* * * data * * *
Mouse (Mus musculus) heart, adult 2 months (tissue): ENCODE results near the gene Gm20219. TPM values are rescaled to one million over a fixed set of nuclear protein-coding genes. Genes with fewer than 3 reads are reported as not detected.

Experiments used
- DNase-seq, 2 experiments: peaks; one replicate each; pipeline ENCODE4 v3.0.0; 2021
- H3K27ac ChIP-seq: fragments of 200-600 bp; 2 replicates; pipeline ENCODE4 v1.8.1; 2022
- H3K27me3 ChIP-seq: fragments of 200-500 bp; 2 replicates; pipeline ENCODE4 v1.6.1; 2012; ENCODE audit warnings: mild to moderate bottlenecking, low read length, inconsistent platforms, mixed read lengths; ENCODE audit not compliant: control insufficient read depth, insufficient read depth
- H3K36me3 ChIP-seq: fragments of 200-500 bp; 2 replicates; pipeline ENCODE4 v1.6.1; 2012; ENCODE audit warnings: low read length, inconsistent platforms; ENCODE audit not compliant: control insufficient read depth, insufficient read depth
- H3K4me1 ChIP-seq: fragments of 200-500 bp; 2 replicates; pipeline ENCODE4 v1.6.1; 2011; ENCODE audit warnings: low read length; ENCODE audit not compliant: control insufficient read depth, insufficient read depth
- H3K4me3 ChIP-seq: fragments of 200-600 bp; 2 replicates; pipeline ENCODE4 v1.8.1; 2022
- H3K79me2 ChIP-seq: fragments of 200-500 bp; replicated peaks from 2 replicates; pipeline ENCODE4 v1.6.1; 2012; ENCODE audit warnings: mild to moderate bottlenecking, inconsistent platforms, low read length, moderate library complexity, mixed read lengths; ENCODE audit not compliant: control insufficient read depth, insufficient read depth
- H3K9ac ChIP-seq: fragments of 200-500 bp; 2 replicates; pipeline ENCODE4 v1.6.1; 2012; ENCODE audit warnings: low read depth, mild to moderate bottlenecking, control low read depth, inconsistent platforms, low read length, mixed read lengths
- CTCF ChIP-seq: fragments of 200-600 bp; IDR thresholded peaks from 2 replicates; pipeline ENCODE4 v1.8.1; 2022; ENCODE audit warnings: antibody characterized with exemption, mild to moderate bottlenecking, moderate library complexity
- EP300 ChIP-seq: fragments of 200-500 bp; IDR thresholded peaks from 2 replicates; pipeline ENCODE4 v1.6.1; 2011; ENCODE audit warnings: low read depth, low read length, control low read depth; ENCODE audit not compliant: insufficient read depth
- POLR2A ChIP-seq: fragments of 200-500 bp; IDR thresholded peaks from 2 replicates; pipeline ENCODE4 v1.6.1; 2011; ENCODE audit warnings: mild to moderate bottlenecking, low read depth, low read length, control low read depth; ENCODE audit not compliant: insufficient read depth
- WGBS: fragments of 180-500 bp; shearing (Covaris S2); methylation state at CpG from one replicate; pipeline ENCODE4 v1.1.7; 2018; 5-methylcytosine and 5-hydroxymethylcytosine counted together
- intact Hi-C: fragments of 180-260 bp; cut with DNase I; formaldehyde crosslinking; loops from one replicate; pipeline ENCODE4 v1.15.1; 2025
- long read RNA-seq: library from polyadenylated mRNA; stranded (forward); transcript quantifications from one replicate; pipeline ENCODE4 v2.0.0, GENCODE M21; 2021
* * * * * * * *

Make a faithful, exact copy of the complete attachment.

Mouse (Mus musculus) heart, adult 2 months (tissue): ENCODE results near the gene Gm20219. TPM values are rescaled to one million over a fixed set of nuclear protein-coding genes. Genes with fewer than 3 reads are reported as not detected.

Experiments used
- DNase-seq, 2 experiments: peaks; one replicate each; pipeline ENCODE4 v3.0.0; 2021
- H3K27ac ChIP-seq: fragments of 200-600 bp; 2 replicates; pipeline ENCODE4 v1.8.1; 2022
- H3K27me3 ChIP-seq: fragments of 200-500 bp; 2 replicates; pipeline ENCODE4 v1.6.1; 2012; ENCODE audit warnings: mild to moderate bottlenecking, low read length, inconsistent platforms, mixed read lengths; ENCODE audit not compliant: control insufficient read depth, insufficient read depth
- H3K36me3 ChIP-seq: fragments of 200-500 bp; 2 replicates; pipeline ENCODE4 v1.6.1; 2012; ENCODE audit warnings: low read length, inconsistent platforms; ENCODE audit not compliant: control insufficient read depth, insufficient read depth
- H3K4me1 ChIP-seq: fragments of 200-500 bp; 2 replicates; pipeline ENCODE4 v1.6.1; 2011; ENCODE audit warnings: low read length; ENCODE audit not compliant: control insufficient read depth, insufficient read depth
- H3K4me3 ChIP-seq: fragments of 200-600 bp; 2 replicates; pipeline ENCODE4 v1.8.1; 2022
- H3K79me2 ChIP-seq: fragments of 200-500 bp; replicated peaks from 2 replicates; pipeline ENCODE4 v1.6.1; 2012; ENCODE audit warnings: mild to moderate bottlenecking, inconsistent platforms, low read length, moderate library complexity, mixed read lengths; ENCODE audit not compliant: control insufficient read depth, insufficient read depth
- H3K9ac ChIP-seq: fragments of 200-500 bp; 2 replicates; pipeline ENCODE4 v1.6.1; 2012; ENCODE audit warnings: low read depth, mild to moderate bottlenecking, control low read depth, inconsistent platforms, low read length, mixed read lengths
- CTCF ChIP-seq: fragments of 200-600 bp; IDR thresholded peaks from 2 replicates; pipeline ENCODE4 v1.8.1; 2022; ENCODE audit warnings: antibody characterized with exemption, mild to moderate bottlenecking, moderate library complexity
- EP300 ChIP-seq: fragments of 200-500 bp; IDR thresholded peaks from 2 replicates; pipeline ENCODE4 v1.6.1; 2011; ENCODE audit warnings: low read depth, low read length, control low read depth; ENCODE audit not compliant: insufficient read depth
- POLR2A ChIP-seq: fragments of 200-500 bp; IDR thresholded peaks from 2 replicates; pipeline ENCODE4 v1.6.1; 2011; ENCODE audit warnings: mild to moderate bottlenecking, low read depth, low read length, control low read depth; ENCODE audit not compliant: insufficient read depth
- WGBS: fragments of 180-500 bp; shearing (Covaris S2); methylation state at CpG from one replicate; pipeline ENCODE4 v1.1.7; 2018; 5-methylcytosine and 5-hydroxymethylcytosine counted together
- intact Hi-C: fragments of 180-260 bp; cut with DNase I; formaldehyde crosslinking; loops from one replicate; pipeline ENCODE4 v1.15.1; 2025
- long read RNA-seq: library from polyadenylated mRNA; stranded (forward); transcript quantifications from one replicate; pipeline ENCODE4 v2.0.0, GENCODE M21; 2021